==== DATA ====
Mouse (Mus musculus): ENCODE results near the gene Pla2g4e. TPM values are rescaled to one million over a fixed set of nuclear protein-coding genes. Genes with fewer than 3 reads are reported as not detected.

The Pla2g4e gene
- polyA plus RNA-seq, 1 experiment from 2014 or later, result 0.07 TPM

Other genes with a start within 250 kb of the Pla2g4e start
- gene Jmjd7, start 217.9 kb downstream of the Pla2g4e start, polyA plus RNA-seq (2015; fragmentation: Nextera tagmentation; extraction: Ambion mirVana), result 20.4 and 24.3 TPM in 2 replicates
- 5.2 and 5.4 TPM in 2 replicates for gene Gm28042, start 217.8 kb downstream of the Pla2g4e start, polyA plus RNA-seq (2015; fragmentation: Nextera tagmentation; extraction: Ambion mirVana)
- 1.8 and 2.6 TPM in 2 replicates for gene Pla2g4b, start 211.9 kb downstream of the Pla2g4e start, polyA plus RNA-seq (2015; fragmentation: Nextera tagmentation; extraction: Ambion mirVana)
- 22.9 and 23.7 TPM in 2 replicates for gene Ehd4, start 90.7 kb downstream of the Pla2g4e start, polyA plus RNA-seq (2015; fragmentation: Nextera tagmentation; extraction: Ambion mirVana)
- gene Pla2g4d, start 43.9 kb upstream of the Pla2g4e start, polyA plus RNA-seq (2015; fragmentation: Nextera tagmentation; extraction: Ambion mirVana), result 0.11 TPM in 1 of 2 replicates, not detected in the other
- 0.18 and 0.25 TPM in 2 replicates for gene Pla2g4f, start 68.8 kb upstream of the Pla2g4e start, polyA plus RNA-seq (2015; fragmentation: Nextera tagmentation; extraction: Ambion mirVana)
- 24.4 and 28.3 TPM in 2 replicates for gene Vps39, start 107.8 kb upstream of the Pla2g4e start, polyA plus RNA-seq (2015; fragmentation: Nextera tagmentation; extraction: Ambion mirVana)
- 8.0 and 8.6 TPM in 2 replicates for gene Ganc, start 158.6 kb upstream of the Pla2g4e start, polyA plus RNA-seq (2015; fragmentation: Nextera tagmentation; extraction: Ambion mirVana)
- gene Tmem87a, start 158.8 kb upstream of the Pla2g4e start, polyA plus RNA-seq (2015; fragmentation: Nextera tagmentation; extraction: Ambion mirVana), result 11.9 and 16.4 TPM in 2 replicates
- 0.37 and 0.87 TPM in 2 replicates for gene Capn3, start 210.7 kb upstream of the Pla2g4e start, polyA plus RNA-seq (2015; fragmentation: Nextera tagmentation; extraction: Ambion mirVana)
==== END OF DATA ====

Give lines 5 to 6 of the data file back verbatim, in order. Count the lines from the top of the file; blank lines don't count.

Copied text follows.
- gene Jmjd7, start 217.9 kb downstream of the Pla2g4e start, polyA plus RNA-seq (2015; fragmentation: Nextera tagmentation; extraction: Ambion mirVana), result 20.4 and 24.3 TPM in 2 replicates
- 5.2 and 5.4 TPM in 2 replicates for gene Gm28042, start 217.8 kb downstream of the Pla2g4e start, polyA plus RNA-seq (2015; fragmentation: Nextera tagmentation; extraction: Ambion mirVana)